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The title pretty much sums up the extent of my question.

They seem to appear after every statement.

Sometimes on a new line following. At other times, at the end before the ;.

What's the point?

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1 Answer

up vote 3 down vote accepted

They are evidently place markers within the binary logs for processing internal statements according to the context of the commands issued.

When you performed mysqlbinlog against a binary log, you see it acting as a delimiter. There are also opportunities for MySQL to process certain directives native to the particular version of MySQL cranking out the binary log.


I ran the following commands:

reset master;
use test
show binary logs;
create table rolandotable (a int);
show binary logs;
insert into rolandotable values (1);
flush logs;
show binary logs;

I got this:

mysql> reset master;
Query OK, 0 rows affected (0.21 sec)

mysql> show binary logs;
| Log_name         | File_size |
| mysql-bin.000001 |       107 |
1 row in set (0.01 sec)

mysql> use test
Database changed
mysql> create table rolandotable (a int);
Query OK, 0 rows affected (0.22 sec)

mysql> show binary logs;
| Log_name         | File_size |
| mysql-bin.000001 |       203 |
1 row in set (0.00 sec)

mysql> insert into rolandotable values (1);
Query OK, 1 row affected (0.05 sec)

mysql> flush logs;
Query OK, 0 rows affected (0.18 sec)

mysql> show binary logs;
| Log_name         | File_size |
| mysql-bin.000001 |       439 |
| mysql-bin.000002 |       107 |
2 rows in set (0.00 sec)

Here comes the mysqlbinlog dump of mysql-bin.000001

/*!40019 SET @@session.max_insert_delayed_threads=0*/;
# at 4
#111221 14:56:13 server id 1  end_log_pos 107   Start: binlog v 4, server v 5.5.12-log created 111221 14:56:13 at startup
# at 107
#111221 14:56:59 server id 1  end_log_pos 203   Query   thread_id=8     exec_time=0     error_code=0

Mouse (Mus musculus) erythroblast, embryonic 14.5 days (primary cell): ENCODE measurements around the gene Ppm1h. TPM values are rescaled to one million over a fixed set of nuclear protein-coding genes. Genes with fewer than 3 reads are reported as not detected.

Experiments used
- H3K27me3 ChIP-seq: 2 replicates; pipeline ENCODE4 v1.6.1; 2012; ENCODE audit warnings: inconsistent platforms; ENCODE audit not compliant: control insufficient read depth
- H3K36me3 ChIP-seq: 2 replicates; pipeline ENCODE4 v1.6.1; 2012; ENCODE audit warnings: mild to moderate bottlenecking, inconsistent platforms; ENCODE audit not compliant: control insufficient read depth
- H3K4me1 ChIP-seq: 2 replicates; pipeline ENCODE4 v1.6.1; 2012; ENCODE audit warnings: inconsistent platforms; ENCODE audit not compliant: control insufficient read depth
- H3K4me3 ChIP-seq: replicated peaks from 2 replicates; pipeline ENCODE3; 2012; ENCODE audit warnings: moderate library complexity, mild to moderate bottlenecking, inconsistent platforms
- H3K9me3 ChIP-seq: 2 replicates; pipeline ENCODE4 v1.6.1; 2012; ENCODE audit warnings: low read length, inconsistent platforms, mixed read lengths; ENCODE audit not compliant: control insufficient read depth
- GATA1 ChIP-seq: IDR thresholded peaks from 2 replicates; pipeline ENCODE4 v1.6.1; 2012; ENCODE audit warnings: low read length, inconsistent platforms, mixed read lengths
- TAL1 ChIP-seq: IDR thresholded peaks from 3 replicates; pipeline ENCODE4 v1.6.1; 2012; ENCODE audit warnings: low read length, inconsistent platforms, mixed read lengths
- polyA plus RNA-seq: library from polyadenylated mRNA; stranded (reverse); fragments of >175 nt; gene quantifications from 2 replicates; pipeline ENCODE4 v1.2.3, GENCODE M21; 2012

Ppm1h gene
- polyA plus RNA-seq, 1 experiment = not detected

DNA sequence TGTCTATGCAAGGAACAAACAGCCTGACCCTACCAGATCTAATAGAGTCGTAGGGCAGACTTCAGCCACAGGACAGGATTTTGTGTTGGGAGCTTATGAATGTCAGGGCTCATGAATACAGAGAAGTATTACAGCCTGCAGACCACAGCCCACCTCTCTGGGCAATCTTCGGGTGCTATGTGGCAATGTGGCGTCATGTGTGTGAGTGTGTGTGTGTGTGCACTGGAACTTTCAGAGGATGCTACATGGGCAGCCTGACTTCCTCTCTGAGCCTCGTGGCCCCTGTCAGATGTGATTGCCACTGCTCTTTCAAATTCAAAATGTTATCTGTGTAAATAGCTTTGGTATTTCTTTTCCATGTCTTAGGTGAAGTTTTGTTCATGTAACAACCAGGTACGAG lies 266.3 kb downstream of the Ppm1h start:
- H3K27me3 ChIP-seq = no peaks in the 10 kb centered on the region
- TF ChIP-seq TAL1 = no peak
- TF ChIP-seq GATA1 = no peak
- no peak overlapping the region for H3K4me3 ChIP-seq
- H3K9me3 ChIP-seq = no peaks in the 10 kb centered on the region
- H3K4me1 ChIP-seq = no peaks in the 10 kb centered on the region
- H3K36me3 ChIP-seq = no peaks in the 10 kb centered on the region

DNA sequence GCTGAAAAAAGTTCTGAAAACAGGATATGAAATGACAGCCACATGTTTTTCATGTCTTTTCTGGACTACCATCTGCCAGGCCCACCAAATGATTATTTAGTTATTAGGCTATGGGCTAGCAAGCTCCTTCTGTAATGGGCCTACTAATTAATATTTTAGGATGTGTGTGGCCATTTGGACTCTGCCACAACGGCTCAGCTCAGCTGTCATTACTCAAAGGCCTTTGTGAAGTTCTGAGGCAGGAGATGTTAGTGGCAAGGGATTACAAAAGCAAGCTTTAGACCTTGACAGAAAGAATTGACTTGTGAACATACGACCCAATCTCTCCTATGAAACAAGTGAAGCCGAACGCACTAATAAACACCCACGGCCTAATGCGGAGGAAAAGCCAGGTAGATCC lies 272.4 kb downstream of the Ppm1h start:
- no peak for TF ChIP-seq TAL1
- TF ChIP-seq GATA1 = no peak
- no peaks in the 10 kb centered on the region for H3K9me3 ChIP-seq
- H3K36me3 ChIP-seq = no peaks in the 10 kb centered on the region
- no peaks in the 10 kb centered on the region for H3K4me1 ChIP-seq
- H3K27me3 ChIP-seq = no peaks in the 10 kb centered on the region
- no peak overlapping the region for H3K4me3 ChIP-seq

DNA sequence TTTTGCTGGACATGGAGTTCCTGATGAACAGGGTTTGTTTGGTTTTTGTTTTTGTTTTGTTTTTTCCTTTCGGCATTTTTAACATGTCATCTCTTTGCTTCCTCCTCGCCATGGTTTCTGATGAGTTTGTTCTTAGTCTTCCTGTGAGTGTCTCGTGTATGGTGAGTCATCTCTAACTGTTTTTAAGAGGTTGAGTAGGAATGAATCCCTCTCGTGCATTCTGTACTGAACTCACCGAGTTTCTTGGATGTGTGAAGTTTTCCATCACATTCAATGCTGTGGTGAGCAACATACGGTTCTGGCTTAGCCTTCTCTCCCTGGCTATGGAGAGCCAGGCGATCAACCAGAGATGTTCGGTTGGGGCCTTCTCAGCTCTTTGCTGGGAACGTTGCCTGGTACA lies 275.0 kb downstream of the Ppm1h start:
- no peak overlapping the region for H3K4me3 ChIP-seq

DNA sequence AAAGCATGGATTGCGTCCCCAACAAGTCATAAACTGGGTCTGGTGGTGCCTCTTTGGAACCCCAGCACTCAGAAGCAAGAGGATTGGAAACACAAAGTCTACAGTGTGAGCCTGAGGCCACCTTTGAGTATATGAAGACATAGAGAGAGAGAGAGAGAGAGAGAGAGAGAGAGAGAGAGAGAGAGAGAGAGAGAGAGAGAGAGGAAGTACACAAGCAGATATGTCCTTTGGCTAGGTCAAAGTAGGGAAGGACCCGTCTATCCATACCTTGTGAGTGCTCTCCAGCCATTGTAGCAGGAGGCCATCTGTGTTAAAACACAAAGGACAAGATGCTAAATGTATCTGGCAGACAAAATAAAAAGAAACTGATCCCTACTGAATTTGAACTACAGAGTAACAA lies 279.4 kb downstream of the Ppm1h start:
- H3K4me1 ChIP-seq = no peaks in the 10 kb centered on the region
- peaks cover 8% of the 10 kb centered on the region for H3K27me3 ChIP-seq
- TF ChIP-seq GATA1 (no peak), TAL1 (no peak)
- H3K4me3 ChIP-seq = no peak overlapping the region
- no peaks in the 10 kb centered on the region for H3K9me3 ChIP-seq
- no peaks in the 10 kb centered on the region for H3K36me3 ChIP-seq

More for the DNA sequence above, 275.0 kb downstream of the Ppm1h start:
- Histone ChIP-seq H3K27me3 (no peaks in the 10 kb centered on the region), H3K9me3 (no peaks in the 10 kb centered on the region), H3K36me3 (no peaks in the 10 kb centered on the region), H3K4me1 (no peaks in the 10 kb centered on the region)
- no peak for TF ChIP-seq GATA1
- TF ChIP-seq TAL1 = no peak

use test/*!*/;
SET TIMESTAMP=1324497419/*!*/;
SET @@session.pseudo_thread_id=8/*!*/;
SET @@session.foreign_key_checks=1, @@session.sql_auto_is_null=0, @@session.unique_checks=1, @@session.autocommit=1/*!*/;
SET @@session.sql_mode=0/*!*/;
SET @@session.auto_increment_increment=1, @@session.auto_increment_offset=1/*!*/;
/*!\C cp850 *//*!*/;
SET @@session.character_set_client=4,@@session.collation_connection=4,@@session.collation_server=8/*!*/;
SET @@session.lc_time_names=0/*!*/;
SET @@session.collation_database=DEFAULT/*!*/;
create table rolandotable (a int)
# at 203
#111221 14:58:24 server id 1  end_log_pos 271   Query   thread_id=8     exec_time=0     error_code=0
SET TIMESTAMP=1324497504/*!*/;
# at 271
#111221 14:58:24 server id 1  end_log_pos 369   Query   thread_id=8     exec_time=0     error_code=0
SET TIMESTAMP=1324497504/*!*/;
insert into rolandotable values (1)
# at 369
#111221 14:58:24 server id 1  end_log_pos 396   Xid = 99
# at 396
#111221 14:58:29 server id 1  end_log_pos 439   Rotate to mysql-bin.000002  pos: 4
# End of log file
ROLLBACK /* added by mysqlbinlog */;

Most lines have /*!*/ as a delimter between entries. Sometimes, a special directive needs to executed between commands, such as this tag: /*!\C cp850 *//*!*/;

That directive, \C, sets a character set with mysql client for processing multibyte charsets within binlogs. I learned that from the help command in mysql client:

mysql> \?

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List of all MySQL commands:
Note that all text commands must be first on line and end with ';'
?         (\?) Synonym for `help'.
clear     (\c) Clear the current input statement.
connect   (\r) Reconnect to the server. Optional arguments are db and host.
delimiter (\d) Set statement delimiter.
ego       (\G) Send command to mysql server, display result vertically.
exit      (\q) Exit mysql. Same as quit.
go        (\g) Send command to mysql server.
help      (\h) Display this help.
notee     (\t) Don't write into outfile.
print     (\p) Print current command.
prompt    (\R) Change your mysql prompt.
quit      (\q) Quit mysql.
rehash    (\#) Rebuild completion hash.
source    (\.) Execute an SQL script file. Takes a file name as an argument.
status    (\s) Get status information from the server.
tee       (\T) Set outfile [to_outfile]. Append everything into given outfile.
use       (\u) Use another database. Takes database name as argument.
charset   (\C) Switch to another charset. Might be needed for processing binlog with multi-byte charsets.
warnings  (\W) Show warnings after every statement.
nowarning (\w) Don't show warnings after every statement.

For server side help, type 'help contents'


There are still other directives, such as the first two lines:

/*!40019 SET @@session.max_insert_delayed_threads=0*/;

The first line works as of MySQL 4.0.19

The second line works as of MySQL 5.0.3

If you run mysqlbinlog and import that output to a machine running MySQL 4.x, the second line is ignored.

I also addressed this type of directive from the output of mysqldump concerning stored procedures. That way, If you import a MySQL 5.0 mysqldump into 4.x, all commands to create stored procedures are completely ignored.

This is the agenda for using /*!*/

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